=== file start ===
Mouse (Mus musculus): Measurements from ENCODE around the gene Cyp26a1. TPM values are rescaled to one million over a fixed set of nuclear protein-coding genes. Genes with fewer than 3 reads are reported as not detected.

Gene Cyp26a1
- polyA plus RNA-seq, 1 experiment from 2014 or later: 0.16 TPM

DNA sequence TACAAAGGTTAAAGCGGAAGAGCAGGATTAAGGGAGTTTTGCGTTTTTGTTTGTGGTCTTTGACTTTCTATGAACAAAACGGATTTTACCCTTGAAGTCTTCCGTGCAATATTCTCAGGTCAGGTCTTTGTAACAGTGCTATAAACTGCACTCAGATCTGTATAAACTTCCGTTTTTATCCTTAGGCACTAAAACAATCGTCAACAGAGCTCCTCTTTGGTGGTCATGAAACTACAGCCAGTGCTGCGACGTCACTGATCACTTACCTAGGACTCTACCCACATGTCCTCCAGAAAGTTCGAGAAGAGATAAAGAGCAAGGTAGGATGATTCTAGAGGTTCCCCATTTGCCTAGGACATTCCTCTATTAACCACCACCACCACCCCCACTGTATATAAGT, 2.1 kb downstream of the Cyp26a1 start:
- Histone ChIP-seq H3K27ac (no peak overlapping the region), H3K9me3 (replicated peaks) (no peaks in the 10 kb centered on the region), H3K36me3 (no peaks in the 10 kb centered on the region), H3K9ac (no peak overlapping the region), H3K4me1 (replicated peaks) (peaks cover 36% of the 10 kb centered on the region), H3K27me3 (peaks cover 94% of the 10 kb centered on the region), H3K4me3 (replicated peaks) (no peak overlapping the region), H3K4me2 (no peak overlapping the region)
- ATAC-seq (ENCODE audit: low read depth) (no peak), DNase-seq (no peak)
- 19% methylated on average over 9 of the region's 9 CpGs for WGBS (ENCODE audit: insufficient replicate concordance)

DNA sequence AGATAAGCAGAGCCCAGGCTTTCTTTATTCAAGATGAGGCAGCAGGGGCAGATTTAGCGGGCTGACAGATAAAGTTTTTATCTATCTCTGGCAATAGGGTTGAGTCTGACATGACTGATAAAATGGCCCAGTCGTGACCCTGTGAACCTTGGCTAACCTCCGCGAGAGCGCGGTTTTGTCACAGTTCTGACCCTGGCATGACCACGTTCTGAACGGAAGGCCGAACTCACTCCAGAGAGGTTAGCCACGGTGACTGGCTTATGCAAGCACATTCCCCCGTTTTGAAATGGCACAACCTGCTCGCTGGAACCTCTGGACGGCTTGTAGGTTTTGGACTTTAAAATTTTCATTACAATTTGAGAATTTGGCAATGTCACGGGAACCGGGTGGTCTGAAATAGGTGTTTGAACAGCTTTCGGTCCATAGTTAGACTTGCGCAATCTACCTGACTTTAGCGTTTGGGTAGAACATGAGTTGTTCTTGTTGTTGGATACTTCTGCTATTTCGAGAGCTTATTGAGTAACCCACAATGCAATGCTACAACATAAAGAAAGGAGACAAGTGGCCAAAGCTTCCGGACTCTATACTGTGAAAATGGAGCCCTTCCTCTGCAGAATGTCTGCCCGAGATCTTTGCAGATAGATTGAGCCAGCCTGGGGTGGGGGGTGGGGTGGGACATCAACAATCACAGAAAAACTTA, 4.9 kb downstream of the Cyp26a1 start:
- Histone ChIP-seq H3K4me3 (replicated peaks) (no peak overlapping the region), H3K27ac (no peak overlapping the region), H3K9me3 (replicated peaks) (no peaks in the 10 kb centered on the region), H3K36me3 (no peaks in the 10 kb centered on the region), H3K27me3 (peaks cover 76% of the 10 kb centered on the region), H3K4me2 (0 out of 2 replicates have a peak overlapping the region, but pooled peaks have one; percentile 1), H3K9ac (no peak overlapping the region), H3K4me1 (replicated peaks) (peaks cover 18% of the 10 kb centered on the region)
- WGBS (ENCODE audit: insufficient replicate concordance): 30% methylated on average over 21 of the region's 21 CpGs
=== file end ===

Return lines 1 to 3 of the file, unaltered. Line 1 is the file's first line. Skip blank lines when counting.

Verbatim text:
Mouse (Mus musculus): Measurements from ENCODE around the gene Cyp26a1. TPM values are rescaled to one million over a fixed set of nuclear protein-coding genes. Genes with fewer than 3 reads are reported as not detected.

Gene Cyp26a1
- polyA plus RNA-seq, 1 experiment from 2014 or later: 0.16 TPM